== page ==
The industry can market such pods for the Block-III and Block-I/II as complementary EW/ECM solutions. Having sold the Seaspray 7300E AESA and ESM system to the Pakistan Navy, Leonardo and Elettronica are well positioned to engage the PAF, having secured clearances for selling their AESA TRMs to Pakistan.[59]

In terms of other munitions, the PAF is expected to seek a high off-boresight (HOBS) AAM for the Block-III. Interestingly, in 2015 the PAF had seemingly identified the Denel Dynamics A-Darter for its HOBS AAM requirement.[60] The then Chief Project Director of the JF-17 – now Chairman of PAC – Air Marshal Arshad Malik stated: “Selex is one of the competitors in the AESA [radar] requirement. A-Darter, LD-10 anti-radiation missile, CM-102 anti-radiation missile, CM-400 anti-ship missile, range extension kits and other precision guided munitions will further improve the jet’s combat punch.”[61] In 2013, Denel Group had even mentioned an A-Darter contract worth ZAR 2.6 billion (i.e. $220 million US today) with Pakistan.[62]

It is not known if the A-Darter was selected, but with South Africa overtly willing to collaborate on defence technologies and trade with Pakistan and with Denel Group listing Pakistan as one of 10 target markets, it is at least likely to be among the leading options.[63][64] While independent of the radar, the HOBS AAM is tied to the HMD/S (pairing is essential to achieve the visual-cueing and missile-slaving capability). While Denel Dynamics can offer the HOBS AAM, it does not currently appear that the company has an HMD/S solution it can secure for Pakistan. Furthermore, there are a paucity of HMD/S options in general, and for the PAF, apparently none outside of an unexpected release of Thales TopOwl-F or BAE Striker IIs. An OEM with a procurable HMD/S – especially one that is pairable with an available HOBS AAM – could maintain a favourable position in the Block-III market (unless the PAF shelves HMD/S and HOBS AAM).

Currently, it appears that the most plausible (though unlikely in its own right) option would be the Thales TopOwl-F. Pakistan is a regular importer of Thales’ optronics for use on the al-Khalid-series of main battle tanks (MBT), demonstrating that the French electronics company is still engaged with Pakistan. If not for Thales, the alternative would be to wait for a new solution, potentially from China, Turkey or – if Denel Dynamics is willing to invest – Hensoldt Optronics South Africa (HOSA). HOSA is among the few companies in the industry with the development experience and expertise to potentially develop a new HMD/S.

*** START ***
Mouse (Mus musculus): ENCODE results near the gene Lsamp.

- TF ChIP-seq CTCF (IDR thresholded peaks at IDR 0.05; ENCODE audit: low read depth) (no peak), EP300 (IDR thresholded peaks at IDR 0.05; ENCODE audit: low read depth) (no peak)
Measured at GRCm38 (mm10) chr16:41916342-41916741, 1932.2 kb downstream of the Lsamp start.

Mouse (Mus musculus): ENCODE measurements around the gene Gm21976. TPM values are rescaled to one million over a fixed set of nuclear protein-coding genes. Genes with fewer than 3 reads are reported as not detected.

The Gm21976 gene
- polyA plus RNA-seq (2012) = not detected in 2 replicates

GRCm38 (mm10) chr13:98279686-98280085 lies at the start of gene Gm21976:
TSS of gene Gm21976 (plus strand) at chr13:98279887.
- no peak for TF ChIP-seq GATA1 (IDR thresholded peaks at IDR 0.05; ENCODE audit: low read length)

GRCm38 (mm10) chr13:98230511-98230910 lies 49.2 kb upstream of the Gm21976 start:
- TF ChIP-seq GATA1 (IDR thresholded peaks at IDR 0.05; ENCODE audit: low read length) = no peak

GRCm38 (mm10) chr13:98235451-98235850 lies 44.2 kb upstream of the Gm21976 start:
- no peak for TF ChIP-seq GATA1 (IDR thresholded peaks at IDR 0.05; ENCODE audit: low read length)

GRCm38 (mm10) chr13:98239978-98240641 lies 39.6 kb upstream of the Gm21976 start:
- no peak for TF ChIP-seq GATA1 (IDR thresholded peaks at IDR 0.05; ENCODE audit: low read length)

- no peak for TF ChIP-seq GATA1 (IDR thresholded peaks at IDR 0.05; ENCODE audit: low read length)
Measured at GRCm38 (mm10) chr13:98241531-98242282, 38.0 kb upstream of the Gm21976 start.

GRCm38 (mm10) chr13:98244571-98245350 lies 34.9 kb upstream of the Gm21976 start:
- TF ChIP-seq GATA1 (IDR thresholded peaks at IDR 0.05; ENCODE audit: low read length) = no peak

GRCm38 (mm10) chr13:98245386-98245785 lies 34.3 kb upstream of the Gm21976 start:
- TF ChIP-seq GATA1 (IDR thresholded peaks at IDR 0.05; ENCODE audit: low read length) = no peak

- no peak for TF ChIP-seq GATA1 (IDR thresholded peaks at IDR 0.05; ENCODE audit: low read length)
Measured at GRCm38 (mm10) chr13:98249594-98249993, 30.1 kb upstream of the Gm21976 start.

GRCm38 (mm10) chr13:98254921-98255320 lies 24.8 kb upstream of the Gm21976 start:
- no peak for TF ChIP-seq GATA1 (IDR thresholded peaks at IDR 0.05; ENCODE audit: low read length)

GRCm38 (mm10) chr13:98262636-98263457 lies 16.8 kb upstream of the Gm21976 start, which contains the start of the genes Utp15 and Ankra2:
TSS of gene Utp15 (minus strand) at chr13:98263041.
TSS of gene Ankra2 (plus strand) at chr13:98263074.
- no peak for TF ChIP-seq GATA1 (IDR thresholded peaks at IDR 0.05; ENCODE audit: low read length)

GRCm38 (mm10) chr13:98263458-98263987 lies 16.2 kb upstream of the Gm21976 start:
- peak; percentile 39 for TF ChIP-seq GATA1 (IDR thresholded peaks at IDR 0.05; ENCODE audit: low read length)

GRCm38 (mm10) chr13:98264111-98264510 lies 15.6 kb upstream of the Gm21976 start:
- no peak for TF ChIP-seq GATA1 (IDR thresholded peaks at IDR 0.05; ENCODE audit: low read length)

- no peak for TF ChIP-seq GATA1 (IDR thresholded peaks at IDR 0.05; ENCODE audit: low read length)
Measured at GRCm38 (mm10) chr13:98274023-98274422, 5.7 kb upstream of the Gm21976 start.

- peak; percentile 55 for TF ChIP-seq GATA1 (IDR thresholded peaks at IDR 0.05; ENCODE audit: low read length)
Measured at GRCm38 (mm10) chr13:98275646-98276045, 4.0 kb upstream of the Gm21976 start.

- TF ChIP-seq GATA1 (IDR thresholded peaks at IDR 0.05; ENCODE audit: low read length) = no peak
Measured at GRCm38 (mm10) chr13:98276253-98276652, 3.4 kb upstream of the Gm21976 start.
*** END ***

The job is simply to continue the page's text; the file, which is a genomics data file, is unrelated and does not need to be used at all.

Other opportunities include new onboard electronics – such as INS/GPS; multi-function displays (MFD); instruments for the hands-on-throttle-and-stick (HOTAS); new ejection seats; and, plausibly, an onboard oxygen generation system (OBOGS). Besides HOBS AAM and new BVRAAM, the PAF has not provided any insight as to whether the Block-III will be equipped with new air-to-surface munitions (but in 2015, it had noted Chinese munitions that had already been qualified for use on the JF-17).


From the PAF’s standpoint, the apparent deficiencies of the JF-17 – such as its range and endurance limits, slower adoption-rate of contemporary subsystems (e.g. HMD/S) and others – pale in comparison to the alternative prospect of not having a modern backbone fighter. Ultimately, the JF-17 was intended to give the PAF a fighter that can deploy essential combat capabilities in sizable numbers and at low relative cost. In 2017, the PAF JF-17 fleet totaled 100 planes, resulting in its previous backbone fighter – the F-7P – being phased-out to marginal numbers with a BVR-capable multi-role fighter in its place. The commitment to iterate upon the Thunder also showed in 2017, with the JF-17B entering the space with a new digital FBW system along with promises for other changes that could point to the JF-17 Block-III. With iteration, the JF-17 is inching close to its contemporaries, to the extent where there will be few deficiencies (in terms of subsystems and capabilities) compared to the direct competition at a time when that competition also begins becoming a tangible factor.

Momentum for the JF-17 Block-III and 2018 align for the industry. In 2018, the PAF will need to select and finalize its subsystem suite for the Block-III, but in November 2018, IDEAS will provide the industry to offer its solutions with the space to explain its value-proposition and compatibility with the PAF’s realities. It is an expansive opportunity, one benefitting from a substantive order (at least 50 aircraft) and desired inputs – from marquee subsystems and munitions to less apparent, but important, systems such as INS/GPS. It will be interesting to see the competitors in this space, especially with China (for the radar and munitions) being the incumbent and leading candidate. These factors position 2018 as an important year for the JF-17’s near-term development and its long-term trajectory.

[1] “The PAF’s Lifeblood”. The Story of the Pakistan Air Force: A Saga of Courage and Honour. Shaheen Foundation. 1988. p.99

[2] Ibid.

[3] “Grumman reveals Sabre II for Pakistan.” Flight International. 19 September 1987. Page 11: URL: (Last Accessed: 11 February 2018).